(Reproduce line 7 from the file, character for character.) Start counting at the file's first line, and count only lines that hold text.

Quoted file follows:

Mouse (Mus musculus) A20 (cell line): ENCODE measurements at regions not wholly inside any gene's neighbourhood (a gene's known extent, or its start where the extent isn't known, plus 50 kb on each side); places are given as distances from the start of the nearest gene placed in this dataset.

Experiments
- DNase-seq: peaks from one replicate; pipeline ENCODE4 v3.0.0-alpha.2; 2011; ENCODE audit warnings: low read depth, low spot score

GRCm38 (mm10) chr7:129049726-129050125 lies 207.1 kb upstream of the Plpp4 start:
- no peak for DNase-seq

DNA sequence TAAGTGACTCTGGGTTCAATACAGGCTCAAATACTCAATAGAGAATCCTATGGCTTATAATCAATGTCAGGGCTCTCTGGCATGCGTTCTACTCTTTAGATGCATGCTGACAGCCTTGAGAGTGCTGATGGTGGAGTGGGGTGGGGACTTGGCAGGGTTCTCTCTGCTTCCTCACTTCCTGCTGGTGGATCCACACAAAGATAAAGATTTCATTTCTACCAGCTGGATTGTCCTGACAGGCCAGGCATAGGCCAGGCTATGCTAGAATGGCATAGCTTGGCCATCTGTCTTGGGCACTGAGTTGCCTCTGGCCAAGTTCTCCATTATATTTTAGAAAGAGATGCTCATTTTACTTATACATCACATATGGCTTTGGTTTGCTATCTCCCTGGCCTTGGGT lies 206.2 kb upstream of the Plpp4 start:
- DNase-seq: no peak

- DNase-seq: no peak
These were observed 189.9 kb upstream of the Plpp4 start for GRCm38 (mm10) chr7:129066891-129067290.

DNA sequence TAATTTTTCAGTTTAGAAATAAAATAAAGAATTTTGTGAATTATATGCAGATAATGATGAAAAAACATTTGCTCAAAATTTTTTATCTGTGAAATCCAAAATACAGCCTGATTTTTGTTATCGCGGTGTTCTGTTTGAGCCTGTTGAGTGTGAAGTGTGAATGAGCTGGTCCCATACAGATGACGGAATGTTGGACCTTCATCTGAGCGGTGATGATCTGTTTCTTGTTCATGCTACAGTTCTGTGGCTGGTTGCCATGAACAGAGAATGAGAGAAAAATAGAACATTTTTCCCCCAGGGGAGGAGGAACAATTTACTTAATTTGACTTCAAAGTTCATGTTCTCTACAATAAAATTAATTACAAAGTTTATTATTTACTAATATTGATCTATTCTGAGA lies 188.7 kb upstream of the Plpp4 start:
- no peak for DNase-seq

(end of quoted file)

- DNase-seq: no peak